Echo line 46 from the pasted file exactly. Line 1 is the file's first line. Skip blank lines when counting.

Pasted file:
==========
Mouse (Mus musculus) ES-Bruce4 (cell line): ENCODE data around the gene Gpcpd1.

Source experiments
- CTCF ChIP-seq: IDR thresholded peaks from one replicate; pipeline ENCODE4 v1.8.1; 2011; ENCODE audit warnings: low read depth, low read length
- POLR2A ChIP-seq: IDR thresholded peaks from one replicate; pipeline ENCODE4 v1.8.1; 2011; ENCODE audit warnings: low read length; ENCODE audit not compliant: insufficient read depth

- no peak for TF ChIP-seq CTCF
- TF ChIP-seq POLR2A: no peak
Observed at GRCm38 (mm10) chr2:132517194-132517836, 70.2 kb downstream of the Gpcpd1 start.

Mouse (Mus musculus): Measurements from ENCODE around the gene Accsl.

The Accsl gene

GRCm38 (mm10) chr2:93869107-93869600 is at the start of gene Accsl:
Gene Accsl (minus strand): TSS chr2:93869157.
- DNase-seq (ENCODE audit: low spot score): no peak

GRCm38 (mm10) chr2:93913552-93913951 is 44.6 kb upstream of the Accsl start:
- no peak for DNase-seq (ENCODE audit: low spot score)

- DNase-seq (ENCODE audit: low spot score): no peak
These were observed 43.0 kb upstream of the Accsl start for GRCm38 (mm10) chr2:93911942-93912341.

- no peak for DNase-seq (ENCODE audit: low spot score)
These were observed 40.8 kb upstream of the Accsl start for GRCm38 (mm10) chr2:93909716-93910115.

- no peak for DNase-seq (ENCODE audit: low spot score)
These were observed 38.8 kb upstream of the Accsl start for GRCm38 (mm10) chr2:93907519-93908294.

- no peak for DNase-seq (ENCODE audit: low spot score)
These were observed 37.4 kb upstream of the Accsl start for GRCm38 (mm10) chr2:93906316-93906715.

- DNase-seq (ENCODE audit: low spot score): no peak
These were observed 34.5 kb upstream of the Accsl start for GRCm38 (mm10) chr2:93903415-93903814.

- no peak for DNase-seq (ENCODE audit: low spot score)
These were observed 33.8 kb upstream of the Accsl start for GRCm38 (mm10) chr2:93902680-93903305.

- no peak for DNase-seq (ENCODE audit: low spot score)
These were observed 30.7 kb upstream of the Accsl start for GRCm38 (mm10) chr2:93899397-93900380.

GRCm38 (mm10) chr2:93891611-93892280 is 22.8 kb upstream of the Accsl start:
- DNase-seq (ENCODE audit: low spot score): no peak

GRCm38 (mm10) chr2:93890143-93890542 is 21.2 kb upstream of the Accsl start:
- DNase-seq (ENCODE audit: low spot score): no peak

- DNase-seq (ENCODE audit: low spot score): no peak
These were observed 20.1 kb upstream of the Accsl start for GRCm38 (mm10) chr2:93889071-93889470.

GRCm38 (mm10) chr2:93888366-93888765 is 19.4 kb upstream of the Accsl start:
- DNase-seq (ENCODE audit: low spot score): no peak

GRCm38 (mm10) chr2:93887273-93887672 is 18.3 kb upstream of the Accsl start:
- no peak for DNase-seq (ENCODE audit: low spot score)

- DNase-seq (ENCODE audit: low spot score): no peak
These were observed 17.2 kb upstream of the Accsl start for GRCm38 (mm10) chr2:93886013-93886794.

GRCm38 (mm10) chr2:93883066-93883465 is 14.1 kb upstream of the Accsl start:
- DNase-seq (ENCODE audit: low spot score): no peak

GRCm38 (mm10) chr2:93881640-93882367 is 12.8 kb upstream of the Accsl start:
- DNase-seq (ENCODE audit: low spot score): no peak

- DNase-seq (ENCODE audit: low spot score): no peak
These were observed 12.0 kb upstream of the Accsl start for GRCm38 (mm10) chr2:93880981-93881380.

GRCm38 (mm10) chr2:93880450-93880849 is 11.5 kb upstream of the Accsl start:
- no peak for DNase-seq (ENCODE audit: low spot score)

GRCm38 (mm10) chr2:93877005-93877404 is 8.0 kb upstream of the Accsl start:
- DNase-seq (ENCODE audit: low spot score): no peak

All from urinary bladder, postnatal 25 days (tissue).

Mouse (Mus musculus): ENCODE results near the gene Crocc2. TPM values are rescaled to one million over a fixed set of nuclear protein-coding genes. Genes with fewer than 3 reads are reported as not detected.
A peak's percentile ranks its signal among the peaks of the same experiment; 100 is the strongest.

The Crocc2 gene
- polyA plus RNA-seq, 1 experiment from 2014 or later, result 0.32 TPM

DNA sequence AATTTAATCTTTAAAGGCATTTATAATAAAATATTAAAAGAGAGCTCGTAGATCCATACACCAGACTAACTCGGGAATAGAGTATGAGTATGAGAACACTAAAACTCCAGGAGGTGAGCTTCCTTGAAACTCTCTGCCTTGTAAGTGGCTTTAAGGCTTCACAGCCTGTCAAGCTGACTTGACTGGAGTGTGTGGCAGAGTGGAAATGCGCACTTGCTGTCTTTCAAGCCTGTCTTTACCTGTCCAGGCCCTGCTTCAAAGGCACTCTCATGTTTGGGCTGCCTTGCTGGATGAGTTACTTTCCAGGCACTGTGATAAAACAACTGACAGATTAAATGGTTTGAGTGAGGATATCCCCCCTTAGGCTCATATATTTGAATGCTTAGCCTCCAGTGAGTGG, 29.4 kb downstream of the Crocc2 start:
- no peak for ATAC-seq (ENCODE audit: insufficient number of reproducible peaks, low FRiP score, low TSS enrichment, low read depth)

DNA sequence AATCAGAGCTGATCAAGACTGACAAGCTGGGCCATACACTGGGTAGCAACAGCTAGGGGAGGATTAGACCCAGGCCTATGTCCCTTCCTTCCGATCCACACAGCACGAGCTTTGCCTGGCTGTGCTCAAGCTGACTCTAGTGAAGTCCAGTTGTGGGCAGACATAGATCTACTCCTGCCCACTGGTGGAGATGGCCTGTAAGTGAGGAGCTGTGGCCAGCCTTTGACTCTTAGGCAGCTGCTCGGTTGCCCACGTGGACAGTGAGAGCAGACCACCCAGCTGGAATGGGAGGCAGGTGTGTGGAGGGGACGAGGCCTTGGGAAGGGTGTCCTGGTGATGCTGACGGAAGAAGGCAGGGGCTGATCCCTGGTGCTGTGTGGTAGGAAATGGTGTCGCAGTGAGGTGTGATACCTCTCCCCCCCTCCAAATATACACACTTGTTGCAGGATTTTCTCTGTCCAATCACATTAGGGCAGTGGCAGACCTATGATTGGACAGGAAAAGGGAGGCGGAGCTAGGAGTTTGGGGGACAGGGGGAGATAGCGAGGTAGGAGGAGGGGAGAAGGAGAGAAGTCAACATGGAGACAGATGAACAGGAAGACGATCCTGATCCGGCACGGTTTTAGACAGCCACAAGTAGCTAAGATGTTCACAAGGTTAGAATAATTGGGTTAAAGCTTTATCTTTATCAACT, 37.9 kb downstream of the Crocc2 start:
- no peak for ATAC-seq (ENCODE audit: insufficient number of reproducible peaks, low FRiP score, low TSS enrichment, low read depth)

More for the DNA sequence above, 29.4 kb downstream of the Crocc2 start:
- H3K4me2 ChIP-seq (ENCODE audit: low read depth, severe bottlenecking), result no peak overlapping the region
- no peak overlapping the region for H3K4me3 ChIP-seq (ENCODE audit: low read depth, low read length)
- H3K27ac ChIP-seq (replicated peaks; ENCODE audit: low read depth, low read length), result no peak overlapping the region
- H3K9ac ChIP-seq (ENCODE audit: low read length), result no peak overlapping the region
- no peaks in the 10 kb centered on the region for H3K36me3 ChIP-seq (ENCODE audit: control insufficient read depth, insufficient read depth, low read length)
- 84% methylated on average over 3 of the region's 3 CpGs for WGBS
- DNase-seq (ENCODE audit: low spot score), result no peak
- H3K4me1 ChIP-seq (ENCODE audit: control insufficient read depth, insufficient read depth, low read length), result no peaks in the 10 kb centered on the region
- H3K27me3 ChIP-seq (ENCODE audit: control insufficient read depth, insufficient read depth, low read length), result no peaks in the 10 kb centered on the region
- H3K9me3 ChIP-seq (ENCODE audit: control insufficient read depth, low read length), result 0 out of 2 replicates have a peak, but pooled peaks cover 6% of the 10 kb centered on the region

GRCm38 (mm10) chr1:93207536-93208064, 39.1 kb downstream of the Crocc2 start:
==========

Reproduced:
These were observed 12.0 kb upstream of the Accsl start for GRCm38 (mm10) chr2:93880981-93881380.